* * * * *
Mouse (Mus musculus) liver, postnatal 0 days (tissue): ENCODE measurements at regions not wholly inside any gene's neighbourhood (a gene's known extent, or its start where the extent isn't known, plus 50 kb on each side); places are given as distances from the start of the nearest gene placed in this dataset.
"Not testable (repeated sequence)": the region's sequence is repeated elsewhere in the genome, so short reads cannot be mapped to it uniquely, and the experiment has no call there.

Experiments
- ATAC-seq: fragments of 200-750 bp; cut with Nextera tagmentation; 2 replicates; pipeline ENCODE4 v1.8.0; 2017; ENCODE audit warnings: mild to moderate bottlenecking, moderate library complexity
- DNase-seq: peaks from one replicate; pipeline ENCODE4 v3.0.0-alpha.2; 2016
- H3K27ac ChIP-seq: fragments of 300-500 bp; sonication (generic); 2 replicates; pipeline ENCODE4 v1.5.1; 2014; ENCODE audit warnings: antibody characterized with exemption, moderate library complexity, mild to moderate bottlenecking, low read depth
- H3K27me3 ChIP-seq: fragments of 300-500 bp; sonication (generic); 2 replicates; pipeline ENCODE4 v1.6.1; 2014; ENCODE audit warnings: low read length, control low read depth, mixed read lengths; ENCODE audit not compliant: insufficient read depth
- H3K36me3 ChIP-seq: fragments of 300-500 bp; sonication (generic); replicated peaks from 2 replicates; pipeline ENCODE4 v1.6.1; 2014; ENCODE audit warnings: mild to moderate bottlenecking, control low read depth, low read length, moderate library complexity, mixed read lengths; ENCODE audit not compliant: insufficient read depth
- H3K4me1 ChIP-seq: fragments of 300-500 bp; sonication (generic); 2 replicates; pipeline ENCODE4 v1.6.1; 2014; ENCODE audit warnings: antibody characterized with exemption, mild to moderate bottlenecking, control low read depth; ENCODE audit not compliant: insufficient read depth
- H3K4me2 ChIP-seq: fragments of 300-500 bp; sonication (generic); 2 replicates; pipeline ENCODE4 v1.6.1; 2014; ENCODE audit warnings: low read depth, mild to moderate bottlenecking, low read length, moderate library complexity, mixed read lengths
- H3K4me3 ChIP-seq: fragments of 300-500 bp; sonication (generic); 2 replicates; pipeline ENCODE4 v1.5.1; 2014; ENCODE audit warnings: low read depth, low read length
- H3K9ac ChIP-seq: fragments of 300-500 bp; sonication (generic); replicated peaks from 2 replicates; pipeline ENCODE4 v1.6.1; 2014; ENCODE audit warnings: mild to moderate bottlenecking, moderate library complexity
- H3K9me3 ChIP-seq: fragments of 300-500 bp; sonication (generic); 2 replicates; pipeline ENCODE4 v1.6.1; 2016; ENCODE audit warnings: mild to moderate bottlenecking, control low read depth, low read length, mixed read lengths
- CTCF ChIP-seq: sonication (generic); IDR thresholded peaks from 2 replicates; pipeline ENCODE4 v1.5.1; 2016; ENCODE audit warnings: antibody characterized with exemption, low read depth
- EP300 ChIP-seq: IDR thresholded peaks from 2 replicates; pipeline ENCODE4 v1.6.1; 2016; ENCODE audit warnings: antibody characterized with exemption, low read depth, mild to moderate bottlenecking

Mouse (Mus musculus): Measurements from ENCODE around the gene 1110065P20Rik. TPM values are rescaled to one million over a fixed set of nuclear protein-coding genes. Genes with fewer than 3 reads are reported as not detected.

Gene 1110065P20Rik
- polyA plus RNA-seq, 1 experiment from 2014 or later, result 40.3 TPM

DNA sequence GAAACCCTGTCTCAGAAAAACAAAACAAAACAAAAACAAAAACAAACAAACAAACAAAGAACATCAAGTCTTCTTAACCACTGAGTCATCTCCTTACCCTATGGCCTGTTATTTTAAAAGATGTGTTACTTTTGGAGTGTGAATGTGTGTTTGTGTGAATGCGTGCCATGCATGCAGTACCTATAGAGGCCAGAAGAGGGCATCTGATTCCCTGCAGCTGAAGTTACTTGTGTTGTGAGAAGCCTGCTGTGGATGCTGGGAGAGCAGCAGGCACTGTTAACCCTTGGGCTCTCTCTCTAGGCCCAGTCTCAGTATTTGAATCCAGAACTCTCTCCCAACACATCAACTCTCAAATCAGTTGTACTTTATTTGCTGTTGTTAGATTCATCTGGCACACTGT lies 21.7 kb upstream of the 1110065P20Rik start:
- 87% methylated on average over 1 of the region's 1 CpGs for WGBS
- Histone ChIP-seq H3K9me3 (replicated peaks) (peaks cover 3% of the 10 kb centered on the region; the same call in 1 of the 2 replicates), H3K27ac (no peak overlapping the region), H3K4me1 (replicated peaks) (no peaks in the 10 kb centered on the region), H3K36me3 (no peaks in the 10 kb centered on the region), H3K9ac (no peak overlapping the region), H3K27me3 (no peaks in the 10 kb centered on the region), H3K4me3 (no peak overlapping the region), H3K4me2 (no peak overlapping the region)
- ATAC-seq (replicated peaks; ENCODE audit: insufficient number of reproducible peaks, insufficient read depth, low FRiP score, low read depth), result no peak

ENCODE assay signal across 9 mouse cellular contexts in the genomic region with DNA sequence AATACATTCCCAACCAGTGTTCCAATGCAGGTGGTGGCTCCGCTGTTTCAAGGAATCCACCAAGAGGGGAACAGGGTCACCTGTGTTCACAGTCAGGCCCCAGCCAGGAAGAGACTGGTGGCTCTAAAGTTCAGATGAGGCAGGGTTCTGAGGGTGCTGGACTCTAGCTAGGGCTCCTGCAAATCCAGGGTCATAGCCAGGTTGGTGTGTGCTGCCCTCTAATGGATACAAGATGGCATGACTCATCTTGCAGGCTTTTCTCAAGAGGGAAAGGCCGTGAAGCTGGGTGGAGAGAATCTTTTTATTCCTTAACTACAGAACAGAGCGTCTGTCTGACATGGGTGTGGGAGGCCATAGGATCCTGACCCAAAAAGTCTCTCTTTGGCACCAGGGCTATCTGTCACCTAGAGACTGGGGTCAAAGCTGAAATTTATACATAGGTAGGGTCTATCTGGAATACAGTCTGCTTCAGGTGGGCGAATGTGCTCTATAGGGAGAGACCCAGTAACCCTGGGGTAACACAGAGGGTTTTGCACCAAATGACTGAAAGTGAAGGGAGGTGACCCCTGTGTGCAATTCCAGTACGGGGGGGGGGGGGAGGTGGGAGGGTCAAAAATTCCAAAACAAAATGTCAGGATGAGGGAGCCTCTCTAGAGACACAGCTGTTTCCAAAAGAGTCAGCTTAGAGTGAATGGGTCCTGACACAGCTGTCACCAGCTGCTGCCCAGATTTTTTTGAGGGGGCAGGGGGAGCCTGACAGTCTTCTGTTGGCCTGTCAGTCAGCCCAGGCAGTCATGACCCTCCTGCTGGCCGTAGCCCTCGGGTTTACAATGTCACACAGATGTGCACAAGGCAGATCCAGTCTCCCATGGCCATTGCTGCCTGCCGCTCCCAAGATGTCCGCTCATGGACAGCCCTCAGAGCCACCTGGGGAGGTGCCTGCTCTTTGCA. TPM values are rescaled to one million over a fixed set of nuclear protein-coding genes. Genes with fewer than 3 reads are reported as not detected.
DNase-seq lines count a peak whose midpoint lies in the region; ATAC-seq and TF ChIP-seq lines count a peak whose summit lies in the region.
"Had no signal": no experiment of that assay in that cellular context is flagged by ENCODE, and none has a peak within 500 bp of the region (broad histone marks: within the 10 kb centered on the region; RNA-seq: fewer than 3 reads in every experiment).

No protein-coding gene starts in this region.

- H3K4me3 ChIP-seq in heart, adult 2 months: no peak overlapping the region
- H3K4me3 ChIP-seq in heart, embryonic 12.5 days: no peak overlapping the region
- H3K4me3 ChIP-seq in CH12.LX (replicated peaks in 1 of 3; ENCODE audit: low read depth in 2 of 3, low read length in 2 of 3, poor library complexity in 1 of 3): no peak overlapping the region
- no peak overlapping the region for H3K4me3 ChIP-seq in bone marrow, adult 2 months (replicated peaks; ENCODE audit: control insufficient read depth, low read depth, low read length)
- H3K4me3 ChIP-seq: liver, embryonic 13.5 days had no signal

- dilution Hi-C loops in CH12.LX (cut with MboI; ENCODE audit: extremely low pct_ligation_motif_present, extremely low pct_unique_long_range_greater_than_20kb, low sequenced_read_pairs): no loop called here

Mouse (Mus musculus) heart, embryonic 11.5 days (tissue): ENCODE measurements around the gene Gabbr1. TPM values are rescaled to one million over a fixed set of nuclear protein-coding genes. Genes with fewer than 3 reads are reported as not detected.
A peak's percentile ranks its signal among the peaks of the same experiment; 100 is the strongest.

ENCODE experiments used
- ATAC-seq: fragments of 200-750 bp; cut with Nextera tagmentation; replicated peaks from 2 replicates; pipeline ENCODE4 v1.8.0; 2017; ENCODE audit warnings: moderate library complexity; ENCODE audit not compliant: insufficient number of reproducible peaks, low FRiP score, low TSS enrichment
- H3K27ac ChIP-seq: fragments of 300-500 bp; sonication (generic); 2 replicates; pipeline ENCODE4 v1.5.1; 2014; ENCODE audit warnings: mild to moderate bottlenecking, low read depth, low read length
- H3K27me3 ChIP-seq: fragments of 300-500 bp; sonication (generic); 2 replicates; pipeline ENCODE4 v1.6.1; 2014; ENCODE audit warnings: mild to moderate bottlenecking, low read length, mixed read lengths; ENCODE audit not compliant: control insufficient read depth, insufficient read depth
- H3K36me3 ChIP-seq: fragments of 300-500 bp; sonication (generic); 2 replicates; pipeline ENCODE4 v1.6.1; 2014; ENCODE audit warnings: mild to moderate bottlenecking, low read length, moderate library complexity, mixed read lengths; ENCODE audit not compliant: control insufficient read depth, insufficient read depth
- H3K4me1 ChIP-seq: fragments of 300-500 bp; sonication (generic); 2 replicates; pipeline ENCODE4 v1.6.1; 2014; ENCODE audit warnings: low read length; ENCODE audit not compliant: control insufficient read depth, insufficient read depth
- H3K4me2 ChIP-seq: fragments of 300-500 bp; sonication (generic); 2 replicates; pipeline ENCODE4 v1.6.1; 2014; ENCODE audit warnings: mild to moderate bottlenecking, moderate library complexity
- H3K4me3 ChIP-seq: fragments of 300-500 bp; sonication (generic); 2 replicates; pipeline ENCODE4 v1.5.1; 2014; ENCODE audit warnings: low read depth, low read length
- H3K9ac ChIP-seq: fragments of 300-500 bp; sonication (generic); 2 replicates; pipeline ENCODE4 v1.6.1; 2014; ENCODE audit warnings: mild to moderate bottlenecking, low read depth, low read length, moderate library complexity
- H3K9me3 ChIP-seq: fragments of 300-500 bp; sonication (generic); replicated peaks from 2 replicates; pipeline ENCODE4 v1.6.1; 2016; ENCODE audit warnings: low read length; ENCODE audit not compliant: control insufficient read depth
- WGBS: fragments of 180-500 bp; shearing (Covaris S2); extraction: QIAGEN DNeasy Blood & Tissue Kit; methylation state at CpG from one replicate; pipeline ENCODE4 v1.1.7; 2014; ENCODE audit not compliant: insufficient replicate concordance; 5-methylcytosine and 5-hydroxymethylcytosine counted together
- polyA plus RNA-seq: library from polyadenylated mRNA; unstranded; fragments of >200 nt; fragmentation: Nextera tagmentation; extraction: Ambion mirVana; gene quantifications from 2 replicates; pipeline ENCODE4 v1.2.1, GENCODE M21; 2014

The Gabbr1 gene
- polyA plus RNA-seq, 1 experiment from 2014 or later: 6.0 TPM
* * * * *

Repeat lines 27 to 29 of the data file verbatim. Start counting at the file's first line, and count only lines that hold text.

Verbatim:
- H3K4me3 ChIP-seq in heart, adult 2 months: no peak overlapping the region
- H3K4me3 ChIP-seq in heart, embryonic 12.5 days: no peak overlapping the region
- H3K4me3 ChIP-seq in CH12.LX (replicated peaks in 1 of 3; ENCODE audit: low read depth in 2 of 3, low read length in 2 of 3, poor library complexity in 1 of 3): no peak overlapping the region